Ratio Analysis of Next Plc

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Business Accounts – Assignment I


Next plc is a retailer founded 1864 in the United Kingdom, that not only sells men’s, women’s and children’s wear but also has a home ware department. Their clothes wear are stylish but affordable. Throughout the United Kingdom and Ireland there are over 550 Next stores plus 50 franchises operating in Asia, Europe and The Middle East.
This report will analyse and outline the company’s profitability, liquidity, solvency and investment potentials based on 15 ratios. All information is taken from the Next plc 2011 statement.

Profitability and Performance
The gross profit ratio indicates that Next plc was able to maintain their gross profit. It has decreased insignificantly by 0.05%. In 2011
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A reason for this slight decline could be that there has been an increase in their short-term debt. In this case their current liabilities did actually increase.
As long as the current ratio, which takes inventories into account, is higher than 1, they do not experience any problems repaying their short-term liabilities. However, the quick ratio is smaller than 1 and has marginally decreased in 2011. Due to this Next Plc might have problems paying off their short-term liabilities if sales decreases in the next years.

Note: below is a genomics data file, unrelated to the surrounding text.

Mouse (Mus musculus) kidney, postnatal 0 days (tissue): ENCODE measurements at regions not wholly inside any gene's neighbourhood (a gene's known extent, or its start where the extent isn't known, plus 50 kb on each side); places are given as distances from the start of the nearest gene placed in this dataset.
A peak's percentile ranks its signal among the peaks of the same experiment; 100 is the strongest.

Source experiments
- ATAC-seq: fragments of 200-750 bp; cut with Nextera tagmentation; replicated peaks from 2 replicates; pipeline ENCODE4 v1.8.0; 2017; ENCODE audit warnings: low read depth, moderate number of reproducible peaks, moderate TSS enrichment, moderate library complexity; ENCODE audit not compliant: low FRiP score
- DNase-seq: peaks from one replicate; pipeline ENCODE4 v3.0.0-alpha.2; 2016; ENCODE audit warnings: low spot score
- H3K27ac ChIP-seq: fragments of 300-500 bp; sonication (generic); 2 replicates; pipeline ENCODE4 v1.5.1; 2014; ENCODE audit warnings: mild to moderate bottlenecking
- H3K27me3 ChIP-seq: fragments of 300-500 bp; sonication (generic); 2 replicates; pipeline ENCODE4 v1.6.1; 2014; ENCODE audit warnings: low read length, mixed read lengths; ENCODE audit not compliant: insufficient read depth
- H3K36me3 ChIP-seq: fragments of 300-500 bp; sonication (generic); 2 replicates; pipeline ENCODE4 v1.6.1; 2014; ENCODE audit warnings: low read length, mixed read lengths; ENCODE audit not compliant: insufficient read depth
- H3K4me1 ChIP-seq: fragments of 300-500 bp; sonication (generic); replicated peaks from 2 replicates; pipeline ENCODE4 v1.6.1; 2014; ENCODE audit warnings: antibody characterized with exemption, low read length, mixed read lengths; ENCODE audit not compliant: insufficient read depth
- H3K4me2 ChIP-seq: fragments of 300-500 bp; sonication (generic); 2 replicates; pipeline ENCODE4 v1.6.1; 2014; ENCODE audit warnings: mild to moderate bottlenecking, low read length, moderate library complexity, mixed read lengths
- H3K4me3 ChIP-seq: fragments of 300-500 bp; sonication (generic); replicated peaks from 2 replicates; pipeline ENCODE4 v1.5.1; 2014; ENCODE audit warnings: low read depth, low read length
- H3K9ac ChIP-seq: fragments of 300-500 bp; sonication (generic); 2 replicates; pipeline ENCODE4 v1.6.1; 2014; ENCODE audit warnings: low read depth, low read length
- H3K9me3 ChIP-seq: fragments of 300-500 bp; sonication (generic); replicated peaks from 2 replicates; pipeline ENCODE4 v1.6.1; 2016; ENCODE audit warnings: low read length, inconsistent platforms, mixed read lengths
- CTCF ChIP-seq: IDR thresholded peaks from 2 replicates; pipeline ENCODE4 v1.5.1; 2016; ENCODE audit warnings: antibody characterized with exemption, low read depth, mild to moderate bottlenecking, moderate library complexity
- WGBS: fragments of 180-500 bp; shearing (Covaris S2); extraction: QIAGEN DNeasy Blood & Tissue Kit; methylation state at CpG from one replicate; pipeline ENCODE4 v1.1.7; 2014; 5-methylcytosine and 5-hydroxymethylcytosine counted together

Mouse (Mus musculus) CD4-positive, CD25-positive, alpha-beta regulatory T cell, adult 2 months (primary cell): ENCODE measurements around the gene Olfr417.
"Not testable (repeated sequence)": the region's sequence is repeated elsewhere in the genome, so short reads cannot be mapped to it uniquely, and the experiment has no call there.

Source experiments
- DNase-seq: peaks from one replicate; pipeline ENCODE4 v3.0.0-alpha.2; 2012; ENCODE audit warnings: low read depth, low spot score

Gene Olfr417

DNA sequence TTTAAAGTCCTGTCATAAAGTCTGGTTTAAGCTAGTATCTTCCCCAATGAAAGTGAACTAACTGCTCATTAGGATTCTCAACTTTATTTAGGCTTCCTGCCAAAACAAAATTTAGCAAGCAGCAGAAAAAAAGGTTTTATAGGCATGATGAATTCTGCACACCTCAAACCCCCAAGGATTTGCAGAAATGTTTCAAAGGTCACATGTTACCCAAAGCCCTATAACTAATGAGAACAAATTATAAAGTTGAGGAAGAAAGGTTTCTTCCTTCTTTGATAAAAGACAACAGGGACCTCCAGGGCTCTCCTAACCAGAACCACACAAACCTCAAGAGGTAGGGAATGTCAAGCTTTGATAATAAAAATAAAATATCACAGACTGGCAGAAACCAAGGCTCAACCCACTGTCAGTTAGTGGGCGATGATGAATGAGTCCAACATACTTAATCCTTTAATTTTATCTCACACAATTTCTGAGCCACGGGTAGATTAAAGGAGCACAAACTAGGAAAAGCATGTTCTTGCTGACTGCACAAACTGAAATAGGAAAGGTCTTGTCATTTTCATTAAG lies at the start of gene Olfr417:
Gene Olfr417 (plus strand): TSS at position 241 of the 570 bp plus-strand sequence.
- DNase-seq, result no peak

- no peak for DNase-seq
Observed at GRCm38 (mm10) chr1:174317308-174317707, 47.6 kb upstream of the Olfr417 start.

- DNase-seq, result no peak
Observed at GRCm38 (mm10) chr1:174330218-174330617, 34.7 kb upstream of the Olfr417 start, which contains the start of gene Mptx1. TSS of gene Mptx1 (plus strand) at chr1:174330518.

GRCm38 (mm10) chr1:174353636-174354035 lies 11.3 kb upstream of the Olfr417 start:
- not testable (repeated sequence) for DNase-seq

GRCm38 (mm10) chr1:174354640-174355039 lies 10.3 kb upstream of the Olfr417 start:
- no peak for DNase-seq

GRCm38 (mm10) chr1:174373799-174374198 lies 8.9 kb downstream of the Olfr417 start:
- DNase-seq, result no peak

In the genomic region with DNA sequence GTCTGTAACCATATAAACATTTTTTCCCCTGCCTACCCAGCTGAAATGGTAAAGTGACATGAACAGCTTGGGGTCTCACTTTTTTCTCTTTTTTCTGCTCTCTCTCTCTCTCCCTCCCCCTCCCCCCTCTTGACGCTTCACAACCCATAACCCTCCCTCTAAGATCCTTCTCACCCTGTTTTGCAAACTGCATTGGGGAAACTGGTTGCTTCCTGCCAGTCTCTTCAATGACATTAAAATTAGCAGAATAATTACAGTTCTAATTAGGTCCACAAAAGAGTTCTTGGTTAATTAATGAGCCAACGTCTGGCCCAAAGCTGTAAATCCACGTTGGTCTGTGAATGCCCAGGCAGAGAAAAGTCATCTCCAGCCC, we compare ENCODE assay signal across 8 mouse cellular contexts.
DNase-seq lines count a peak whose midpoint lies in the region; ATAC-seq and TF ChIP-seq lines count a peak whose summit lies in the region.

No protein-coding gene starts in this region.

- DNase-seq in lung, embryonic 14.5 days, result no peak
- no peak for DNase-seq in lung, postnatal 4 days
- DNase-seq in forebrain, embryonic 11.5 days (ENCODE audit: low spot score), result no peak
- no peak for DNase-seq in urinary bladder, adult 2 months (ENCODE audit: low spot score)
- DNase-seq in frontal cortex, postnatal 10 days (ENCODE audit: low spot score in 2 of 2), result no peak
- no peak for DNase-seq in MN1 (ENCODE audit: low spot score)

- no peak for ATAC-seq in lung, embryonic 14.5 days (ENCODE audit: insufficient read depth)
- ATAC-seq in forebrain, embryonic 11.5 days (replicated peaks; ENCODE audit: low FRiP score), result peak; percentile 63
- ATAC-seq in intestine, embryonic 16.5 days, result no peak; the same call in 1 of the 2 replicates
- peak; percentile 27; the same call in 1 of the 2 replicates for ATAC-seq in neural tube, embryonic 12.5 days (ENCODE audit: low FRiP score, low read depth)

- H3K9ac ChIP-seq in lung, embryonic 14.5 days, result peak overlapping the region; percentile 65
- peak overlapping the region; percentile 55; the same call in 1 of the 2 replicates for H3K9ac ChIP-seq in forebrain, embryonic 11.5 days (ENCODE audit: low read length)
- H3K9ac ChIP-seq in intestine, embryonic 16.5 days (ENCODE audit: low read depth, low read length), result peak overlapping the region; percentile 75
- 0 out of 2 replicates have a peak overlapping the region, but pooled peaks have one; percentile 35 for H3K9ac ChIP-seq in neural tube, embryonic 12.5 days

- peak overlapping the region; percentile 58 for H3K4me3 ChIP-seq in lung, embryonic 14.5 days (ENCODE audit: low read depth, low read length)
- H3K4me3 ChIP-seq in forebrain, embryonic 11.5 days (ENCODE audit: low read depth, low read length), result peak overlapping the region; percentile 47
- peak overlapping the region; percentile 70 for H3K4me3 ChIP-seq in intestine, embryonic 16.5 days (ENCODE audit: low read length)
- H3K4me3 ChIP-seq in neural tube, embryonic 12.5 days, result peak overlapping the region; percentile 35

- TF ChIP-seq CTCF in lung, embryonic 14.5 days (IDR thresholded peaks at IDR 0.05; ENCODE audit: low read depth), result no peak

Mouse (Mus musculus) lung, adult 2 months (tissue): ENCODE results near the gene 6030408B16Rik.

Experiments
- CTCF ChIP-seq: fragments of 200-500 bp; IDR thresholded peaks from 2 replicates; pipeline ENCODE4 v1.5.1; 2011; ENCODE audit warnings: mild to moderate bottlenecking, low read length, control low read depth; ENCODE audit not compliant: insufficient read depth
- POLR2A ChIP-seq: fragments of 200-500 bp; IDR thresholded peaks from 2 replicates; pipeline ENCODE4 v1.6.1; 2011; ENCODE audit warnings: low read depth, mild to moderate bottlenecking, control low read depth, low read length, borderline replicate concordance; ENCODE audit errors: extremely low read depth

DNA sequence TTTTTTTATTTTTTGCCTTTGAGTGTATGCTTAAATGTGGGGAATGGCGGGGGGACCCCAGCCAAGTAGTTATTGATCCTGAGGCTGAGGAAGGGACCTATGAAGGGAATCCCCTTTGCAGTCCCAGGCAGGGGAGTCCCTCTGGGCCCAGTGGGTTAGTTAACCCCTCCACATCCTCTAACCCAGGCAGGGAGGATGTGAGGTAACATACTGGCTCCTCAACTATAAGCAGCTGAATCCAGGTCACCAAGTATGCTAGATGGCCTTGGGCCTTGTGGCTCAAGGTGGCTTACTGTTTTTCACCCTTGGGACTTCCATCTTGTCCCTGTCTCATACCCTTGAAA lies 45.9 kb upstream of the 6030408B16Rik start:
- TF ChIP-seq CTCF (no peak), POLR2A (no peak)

In general though, they seem to have a rather good ability to generate cash and pay off their obligations.

The gearing ratio seems to be immensely high. This could be due their major savings. It seems that they are buying their own shares back perhaps in order to save up for projects like reorganisations or investments. It has decreased by half from 2010 to 2011 probably because they reduced their non-current liabilities. High gearing is supposed to be risky and also results in paying higher interests.
Their interest cover has risen by 2, possibly due to the fact that the interest figure has fallen by 1. This means they can pay off their interest roughly three times more than in the previous year. A possible reason for this could be a decline in interest.
In general, Next’s interest payments seem to be very safe. They are generating enough revenues to meet interest expenses.

Investors Ratios
Investor ratios
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